Although reported to the point of no longer being newsworthy, it is still shocking that fully one-third of U.S. adults are overweight with another more than one-third (35.7%) being obese. The current level of obesity is particularly striking when one considers the startling trajectory; from 1960 to 2010, the percentage of obese Americans nearly tripled overall, and more than tripled among men.Moreover, the percentage of extremely obese Americans—essentially zero in 1960—totaled >6% of the population in 2010. Trend lines seem only to point upward. And along with expanding waistlines, there has been corresponding rises in related conditions likediabetes, unhealthy blood cholesterol and heart disease.
Experts have advanced several dietary culprits as possible explanations for these alarming trends. But one interesting possibility has received little attention: some of the oils we were advised to eat.
The transition from solid fats to liquid fats
With late 20th-century concerns about saturated fats in diets and their relationship to heart disease, several dietary recommendations called for replacing saturated fats with unsaturated fats. As a result, liquid fats (various oils) replaced solid fats (like butter)
Over the last several decades, the consumption of vegetable and seed oils like those from soybean cottonseed, corn, canola, safflower and
sunflower increased substantially. For instance, from 1970 to 2000 the average consumption of soybean oil went from around 4 lbs. per person per year to around 26 lbs.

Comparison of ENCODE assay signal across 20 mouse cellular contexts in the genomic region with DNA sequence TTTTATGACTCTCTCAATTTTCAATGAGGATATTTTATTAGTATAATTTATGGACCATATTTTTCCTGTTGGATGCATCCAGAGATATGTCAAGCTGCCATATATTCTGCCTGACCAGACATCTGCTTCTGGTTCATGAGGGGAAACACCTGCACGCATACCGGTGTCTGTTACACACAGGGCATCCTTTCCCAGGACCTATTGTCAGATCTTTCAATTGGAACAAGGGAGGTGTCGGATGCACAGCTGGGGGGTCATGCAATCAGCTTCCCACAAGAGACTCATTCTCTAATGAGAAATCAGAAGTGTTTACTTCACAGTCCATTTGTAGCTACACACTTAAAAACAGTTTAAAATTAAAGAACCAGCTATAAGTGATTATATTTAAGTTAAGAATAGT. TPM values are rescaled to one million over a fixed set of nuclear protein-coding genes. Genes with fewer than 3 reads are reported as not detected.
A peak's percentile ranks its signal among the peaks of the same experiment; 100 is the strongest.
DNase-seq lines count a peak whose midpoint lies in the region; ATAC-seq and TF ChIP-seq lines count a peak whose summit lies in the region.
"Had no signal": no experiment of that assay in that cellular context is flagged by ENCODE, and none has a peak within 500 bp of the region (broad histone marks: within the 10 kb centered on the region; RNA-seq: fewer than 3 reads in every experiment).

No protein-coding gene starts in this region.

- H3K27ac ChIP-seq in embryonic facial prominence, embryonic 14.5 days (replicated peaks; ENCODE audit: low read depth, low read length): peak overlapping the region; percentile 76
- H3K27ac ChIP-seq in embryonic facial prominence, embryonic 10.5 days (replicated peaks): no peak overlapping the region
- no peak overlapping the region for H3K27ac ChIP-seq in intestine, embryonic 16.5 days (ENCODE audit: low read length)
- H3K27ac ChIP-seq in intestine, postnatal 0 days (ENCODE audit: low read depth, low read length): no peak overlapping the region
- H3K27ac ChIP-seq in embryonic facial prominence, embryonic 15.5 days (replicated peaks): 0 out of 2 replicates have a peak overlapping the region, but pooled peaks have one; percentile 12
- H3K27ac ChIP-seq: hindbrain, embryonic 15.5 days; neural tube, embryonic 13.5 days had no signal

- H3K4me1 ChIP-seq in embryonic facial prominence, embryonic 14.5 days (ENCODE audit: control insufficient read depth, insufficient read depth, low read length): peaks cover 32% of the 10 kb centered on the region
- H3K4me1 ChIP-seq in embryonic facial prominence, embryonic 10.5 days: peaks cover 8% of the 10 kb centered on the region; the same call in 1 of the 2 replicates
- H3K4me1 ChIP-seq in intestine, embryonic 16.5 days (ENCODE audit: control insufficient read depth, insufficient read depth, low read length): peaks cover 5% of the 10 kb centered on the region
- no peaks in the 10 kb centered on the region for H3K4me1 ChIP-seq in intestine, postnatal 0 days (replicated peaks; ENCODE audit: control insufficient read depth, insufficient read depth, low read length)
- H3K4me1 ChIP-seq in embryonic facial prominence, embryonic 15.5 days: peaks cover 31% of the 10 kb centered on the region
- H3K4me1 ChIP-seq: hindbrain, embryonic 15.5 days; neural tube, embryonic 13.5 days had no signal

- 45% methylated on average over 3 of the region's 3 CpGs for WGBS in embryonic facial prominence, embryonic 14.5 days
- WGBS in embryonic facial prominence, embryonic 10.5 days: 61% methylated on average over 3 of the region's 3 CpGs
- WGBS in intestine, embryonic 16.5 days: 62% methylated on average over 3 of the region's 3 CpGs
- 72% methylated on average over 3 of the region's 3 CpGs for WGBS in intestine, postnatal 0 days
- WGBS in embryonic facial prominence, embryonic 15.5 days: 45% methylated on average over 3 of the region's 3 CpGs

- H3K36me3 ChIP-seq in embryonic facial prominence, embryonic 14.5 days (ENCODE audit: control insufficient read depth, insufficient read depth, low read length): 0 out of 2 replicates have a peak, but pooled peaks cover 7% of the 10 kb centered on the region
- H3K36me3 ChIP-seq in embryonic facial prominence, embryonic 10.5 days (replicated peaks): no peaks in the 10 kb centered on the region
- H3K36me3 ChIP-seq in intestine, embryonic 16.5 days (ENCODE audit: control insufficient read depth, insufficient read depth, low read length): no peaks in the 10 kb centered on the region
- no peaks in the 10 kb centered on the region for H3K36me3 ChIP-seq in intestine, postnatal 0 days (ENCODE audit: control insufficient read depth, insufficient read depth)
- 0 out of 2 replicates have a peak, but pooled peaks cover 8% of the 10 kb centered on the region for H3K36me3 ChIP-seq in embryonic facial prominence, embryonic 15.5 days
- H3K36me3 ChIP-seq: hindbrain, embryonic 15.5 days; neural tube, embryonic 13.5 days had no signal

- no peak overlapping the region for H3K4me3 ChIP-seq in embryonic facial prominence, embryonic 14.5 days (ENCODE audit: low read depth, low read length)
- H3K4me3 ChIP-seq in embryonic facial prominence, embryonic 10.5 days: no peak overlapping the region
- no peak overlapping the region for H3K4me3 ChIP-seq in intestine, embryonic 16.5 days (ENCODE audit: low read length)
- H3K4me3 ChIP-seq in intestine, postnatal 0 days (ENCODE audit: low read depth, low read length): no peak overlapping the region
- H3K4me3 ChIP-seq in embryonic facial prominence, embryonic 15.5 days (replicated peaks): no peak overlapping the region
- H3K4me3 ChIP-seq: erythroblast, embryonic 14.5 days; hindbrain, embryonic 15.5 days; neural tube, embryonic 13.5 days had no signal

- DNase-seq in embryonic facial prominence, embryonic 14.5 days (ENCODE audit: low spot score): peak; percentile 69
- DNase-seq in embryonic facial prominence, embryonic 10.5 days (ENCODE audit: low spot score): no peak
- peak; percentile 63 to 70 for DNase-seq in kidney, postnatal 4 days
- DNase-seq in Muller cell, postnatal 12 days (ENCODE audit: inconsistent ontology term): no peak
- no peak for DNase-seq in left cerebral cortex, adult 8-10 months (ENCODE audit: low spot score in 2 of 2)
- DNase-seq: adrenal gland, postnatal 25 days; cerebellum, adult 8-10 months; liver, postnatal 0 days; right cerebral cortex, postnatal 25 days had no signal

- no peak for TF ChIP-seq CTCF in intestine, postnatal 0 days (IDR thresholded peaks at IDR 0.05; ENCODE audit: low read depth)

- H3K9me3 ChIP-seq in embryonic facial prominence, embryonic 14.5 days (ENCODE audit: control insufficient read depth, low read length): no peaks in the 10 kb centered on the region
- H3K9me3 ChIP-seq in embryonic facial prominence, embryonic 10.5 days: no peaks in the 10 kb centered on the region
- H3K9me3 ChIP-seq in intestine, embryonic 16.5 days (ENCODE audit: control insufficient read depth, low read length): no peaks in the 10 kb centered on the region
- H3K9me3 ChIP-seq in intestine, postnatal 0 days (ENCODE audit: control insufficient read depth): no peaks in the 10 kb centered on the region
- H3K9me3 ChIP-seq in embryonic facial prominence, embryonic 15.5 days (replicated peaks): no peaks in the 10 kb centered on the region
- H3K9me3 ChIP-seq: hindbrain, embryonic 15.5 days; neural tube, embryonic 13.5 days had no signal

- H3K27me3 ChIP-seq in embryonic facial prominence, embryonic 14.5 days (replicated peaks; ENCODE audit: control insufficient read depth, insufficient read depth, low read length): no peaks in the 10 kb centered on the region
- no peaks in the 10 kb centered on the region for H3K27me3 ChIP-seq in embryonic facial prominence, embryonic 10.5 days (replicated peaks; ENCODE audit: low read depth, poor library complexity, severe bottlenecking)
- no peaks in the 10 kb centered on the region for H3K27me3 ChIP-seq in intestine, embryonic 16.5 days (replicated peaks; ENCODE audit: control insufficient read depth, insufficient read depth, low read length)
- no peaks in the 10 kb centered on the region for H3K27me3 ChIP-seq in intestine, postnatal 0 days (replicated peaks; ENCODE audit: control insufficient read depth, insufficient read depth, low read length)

All the other oils mentioned above, including soybean oil, are all rich sources of unsaturated fatty acids. In particular, many of these oils are rich sources of linoleic acid.
We may now be consuming more linoleic acid than our bodies evolved to handle
Today, linoleic acid alone provides up to 8% of our total daily calories, whereas for pre-agricultural humans, linoleic acid would have contributed only about 1-3% of total daily calories. In other words, we may now be consuming anywhere from 2.5 to 8 times as much linoleic acid as our bodies might have evolved to handle in the hundreds of thousands of years before the relatively recent advent of agriculture (and the even more recent advent of industrial food processing).
Interesting. So many things have changed in our food supply. I don't think it's even possible to eat like great-grandma ate.
Yes agreed, I've seen many sources that say the same thing. Not just the high carbs but the low fat seems to be a major factor in breaking the metabolism in the first place, especially when the majority of the fat is Omega 6.
ISTR there were some early studies on Omega 6 oils that made them appear quite toxic compared to saturated and other fats, up until some dietary threshold quantity was reached. The only trials that make them appear to have benefits have an overdose of O6 in both trial and control groups.
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